How Big Was That Fish Again?

John Steinbeck wrote of his first visit to Montana, “It seems to me that Montana is a great splash of grandeur. The scale is huge but not overpowering. The land is rich with grass and color, and the mountains are the kind I would create if mountains were ever put on my agenda. Montana seems to me to be what a small boy would think Texas is like from hearing Texans.”

I’ve never been to Montana, but I still laughed after I read that last sentence. Having known and heard many Texans – my father’s family is from Texas, so I guess I’m even half Texan myself – and having driven across Texas a couple of times, I know that for many of the people who live in Texas, the fish in the story is much bigger than the one they caught. Texans, like many people, are quite given to exaggeration. Some years ago, Chantelle and I drove through Shallowater, TX, and the sign that greets you says beneath the town name, “Where Pride Runs Deep.” I told my wife, “I’m not sure there’s anywhere in Texas where pride doesn’t run deep.”

There’s nothing wrong with having a healthy degree of pride for your hometown, state, or country. There’s also nothing wrong with a bit of exaggeration when we are joking about something. However, we have to be careful that exaggeration is understood by our listeners to be what it is, and that when pressed we don’t hold on to the fish in our story rather than the one in our freezer.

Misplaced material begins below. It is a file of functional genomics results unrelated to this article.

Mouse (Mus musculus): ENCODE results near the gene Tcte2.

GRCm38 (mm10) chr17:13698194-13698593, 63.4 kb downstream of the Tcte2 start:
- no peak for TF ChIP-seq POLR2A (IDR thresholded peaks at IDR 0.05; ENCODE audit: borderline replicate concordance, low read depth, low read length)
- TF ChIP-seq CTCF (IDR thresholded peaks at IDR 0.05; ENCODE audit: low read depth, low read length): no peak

Ananias and Sapphira once exaggerated about the amount of money they had given to the church (Acts 5:1-11). They wanted people to believe that they had sold a piece of property and had given all the proceeds to the church, because they liked the way that made them look. The fact of the matter was though that they had only given part of what they had received to the church and had kept back the rest. It was their right to give all or none of that money to the church, but saying they had given all when they had in fact only given some made them guilty of lying to God (v. 4).

Exaggeration can make its way into many aspects of our lives if we are not careful. It happens when we say things to make people think that we have done more, given more, and had more done to us that what has really happened. A simple rule of thumb is always to apply what our Lord Jesus Christ said, “But let your ‘Yes’ be ‘Yes,' and your ‘No,' ‘No.' For whatever is more than these is from the evil one” (Matthew 5:17).

So the next time someone asks you, “How big was that fish again?” be sure to bring your hands in a couple of feet, even if you caught it in Texas.  
-Patrick Swayne